When Colin affirmed all of this to me, and connected the dots between what’s been going on in the world, how I’ve been feeling, and how I’ve been treating my father, it blew my mind. Subconsciously, I probably knew that all of this was connected. But I needed someone else to spell it out for me to really recognize the how and why. And while therapy has helped me out in many moments of my life, and while there are plenty of astrological skeptics out there (which is fair), at this particular moment in my life, Colin’s was the voice that rang the loudest.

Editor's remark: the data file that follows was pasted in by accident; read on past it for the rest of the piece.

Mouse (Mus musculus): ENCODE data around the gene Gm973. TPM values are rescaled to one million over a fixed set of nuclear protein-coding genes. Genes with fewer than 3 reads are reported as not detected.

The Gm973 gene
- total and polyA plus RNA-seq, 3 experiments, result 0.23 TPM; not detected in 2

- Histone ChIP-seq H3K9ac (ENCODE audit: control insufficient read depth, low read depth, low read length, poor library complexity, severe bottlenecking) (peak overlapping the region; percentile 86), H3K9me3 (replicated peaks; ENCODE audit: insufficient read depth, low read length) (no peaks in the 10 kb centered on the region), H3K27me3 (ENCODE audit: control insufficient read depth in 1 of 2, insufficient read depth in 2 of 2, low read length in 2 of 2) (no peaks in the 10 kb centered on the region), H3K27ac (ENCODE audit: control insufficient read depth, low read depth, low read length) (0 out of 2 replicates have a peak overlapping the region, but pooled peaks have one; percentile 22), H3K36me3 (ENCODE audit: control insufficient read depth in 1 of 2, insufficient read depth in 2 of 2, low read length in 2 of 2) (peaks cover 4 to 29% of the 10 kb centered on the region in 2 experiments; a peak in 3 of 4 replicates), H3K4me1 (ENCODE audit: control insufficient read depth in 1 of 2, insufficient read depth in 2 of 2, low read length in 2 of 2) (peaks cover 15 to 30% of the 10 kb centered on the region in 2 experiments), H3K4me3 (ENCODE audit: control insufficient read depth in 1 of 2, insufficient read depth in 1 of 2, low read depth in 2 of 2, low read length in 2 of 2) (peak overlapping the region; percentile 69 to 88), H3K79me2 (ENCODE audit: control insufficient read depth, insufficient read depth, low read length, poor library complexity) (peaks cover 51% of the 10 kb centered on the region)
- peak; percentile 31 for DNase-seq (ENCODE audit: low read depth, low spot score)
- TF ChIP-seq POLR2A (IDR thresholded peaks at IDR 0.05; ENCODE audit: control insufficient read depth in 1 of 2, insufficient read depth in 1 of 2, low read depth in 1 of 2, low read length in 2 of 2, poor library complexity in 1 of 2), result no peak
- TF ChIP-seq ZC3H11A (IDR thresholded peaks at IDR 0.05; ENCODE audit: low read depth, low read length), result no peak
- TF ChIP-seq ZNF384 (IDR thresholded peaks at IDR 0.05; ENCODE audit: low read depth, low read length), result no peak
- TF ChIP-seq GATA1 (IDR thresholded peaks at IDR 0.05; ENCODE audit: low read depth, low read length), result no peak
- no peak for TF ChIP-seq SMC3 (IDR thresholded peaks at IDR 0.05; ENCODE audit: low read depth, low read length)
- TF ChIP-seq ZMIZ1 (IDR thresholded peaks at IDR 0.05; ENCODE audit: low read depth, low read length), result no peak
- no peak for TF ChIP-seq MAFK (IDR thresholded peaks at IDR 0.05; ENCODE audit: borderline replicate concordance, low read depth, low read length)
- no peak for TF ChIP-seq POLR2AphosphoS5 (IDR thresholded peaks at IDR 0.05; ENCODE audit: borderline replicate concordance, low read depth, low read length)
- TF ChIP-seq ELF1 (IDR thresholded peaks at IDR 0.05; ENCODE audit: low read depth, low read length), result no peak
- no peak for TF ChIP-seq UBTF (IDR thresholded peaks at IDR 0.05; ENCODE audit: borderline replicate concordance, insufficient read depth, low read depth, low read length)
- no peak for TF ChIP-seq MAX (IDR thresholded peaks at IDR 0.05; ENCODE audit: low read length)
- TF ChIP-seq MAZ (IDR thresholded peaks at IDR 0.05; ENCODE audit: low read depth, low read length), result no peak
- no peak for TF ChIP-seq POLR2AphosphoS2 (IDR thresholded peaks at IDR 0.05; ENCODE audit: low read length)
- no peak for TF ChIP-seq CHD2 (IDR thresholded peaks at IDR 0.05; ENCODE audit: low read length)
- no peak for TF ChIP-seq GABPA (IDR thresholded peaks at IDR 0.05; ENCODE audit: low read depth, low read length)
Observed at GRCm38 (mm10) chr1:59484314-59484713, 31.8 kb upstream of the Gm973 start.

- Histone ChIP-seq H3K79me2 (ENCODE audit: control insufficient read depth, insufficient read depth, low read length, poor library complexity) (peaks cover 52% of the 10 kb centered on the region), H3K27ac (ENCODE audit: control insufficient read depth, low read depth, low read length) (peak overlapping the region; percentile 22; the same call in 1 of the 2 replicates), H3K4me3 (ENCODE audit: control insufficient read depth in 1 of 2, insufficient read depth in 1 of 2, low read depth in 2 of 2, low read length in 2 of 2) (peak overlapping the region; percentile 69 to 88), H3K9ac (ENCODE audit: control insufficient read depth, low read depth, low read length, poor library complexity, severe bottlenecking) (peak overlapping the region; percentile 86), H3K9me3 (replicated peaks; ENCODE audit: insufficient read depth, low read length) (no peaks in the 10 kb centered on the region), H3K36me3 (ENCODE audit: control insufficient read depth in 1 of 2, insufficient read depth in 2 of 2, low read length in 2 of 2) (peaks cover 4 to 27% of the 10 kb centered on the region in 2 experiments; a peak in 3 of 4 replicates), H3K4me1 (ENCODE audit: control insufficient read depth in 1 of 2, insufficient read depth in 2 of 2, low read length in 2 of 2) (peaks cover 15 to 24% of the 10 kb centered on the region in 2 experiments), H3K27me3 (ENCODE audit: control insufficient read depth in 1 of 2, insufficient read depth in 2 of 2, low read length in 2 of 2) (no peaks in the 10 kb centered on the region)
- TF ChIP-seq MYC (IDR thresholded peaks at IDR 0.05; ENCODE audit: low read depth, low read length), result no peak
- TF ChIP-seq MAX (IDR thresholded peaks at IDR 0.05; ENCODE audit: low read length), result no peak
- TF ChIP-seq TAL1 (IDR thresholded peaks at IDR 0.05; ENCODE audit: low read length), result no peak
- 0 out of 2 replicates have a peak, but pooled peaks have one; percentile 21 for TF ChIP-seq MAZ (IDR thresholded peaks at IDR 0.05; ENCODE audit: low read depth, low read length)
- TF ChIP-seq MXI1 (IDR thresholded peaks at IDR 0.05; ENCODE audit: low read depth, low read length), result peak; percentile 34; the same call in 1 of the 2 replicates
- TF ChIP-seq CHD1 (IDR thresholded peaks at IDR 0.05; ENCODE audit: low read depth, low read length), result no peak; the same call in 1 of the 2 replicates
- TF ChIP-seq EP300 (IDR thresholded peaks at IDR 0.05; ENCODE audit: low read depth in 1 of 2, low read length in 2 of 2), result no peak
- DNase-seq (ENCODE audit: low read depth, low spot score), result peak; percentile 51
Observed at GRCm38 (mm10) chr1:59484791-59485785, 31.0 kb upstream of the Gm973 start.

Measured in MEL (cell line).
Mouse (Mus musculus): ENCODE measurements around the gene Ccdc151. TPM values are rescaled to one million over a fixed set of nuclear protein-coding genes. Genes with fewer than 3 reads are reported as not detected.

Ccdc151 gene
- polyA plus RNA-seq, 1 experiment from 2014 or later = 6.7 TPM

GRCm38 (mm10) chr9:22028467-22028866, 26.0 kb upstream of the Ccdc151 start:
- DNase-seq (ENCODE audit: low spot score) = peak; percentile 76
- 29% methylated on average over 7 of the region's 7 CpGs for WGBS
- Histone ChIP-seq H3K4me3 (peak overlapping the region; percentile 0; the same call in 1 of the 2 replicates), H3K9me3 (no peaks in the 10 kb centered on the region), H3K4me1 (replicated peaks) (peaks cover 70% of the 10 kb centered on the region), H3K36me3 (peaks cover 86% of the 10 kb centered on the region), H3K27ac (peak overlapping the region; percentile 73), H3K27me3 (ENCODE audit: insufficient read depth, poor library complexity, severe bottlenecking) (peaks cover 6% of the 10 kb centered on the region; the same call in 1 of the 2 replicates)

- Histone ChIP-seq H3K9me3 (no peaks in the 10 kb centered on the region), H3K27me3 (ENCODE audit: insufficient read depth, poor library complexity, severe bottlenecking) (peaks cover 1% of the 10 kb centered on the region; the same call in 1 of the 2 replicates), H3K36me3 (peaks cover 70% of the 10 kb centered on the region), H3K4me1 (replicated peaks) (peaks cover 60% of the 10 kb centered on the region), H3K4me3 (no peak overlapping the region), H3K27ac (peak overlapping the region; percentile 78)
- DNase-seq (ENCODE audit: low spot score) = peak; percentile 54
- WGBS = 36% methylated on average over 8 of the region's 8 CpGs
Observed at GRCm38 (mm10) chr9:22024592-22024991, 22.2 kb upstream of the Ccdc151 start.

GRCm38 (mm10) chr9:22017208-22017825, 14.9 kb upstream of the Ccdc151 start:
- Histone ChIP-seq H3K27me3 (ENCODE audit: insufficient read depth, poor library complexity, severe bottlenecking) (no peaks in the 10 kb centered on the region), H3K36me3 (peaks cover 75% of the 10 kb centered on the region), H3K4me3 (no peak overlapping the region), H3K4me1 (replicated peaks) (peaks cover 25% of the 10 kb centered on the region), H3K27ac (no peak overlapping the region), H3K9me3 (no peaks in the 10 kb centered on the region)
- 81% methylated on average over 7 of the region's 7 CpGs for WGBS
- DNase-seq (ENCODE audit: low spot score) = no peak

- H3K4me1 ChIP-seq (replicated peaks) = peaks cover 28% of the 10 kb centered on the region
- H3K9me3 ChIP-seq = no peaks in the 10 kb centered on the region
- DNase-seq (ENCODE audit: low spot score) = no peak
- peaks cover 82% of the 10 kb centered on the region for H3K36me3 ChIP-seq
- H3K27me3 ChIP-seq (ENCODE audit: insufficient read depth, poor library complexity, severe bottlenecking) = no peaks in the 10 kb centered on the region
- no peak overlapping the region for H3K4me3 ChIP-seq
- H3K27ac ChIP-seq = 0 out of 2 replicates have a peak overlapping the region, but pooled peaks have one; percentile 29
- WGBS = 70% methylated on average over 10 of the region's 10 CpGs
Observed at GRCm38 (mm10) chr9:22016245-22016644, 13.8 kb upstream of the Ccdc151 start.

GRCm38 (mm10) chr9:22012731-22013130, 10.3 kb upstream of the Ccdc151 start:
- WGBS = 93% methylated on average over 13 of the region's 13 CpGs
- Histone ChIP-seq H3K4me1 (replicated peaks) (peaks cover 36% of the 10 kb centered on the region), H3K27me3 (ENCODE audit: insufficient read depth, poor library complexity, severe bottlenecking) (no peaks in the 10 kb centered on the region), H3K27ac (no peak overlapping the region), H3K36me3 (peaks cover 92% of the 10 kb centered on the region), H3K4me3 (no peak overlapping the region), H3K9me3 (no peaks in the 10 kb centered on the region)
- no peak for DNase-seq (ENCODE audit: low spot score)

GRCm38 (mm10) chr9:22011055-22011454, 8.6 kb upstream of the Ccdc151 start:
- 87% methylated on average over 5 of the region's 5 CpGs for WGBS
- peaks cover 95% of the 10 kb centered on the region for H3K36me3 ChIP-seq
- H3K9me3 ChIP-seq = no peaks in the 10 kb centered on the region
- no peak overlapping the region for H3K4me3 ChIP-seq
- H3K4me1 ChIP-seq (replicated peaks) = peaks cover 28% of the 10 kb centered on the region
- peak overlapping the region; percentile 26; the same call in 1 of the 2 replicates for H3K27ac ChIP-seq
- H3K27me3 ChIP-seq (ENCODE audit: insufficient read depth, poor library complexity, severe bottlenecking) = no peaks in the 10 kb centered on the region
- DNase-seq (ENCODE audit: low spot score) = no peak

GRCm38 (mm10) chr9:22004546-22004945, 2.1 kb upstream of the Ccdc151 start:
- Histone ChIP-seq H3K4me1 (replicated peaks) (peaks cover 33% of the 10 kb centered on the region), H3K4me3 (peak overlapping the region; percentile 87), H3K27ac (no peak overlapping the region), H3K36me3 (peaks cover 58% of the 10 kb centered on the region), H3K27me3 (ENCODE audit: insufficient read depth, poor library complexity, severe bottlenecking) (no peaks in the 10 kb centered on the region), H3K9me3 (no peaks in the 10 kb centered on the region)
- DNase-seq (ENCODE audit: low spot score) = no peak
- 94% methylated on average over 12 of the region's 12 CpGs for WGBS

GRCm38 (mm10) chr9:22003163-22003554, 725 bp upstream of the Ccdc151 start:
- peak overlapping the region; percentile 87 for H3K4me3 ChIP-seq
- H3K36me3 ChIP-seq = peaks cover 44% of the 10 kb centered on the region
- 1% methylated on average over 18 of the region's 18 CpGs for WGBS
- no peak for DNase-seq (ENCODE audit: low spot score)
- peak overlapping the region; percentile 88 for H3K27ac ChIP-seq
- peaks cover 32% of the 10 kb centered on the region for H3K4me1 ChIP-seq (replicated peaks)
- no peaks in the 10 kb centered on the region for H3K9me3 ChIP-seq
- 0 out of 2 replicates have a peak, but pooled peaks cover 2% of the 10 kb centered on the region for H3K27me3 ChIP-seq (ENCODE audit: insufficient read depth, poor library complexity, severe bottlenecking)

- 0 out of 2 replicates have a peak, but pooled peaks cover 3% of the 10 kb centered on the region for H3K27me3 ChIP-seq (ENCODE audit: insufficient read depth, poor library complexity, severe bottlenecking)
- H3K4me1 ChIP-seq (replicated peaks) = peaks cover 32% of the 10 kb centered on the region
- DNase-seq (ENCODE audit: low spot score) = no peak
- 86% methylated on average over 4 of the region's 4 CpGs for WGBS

So of course, my first question was, “What can I do to change this?” His answer: I had to make peace with my father. Who we are as humans isn’t determined by our voting records or political views. None of us have the correct answers 100% of the time, but I was treating my father like he and his beliefs were evil, while I and mine were the absolute pinnacle of goodness. That isn’t fair, and it isn’t necessarily true, either. And even though our views are different, I love him as a person. So I apologized, I forgave him for his part in our feud, and we made a pact to no longer talk politics. I know my decision to not discuss politics with a person who disagrees with me is a privilege that I have as a white, cis woman. But when it came down to it, I had to choose between arguing with a wall and having a loving relationship with my father. I chose the latter.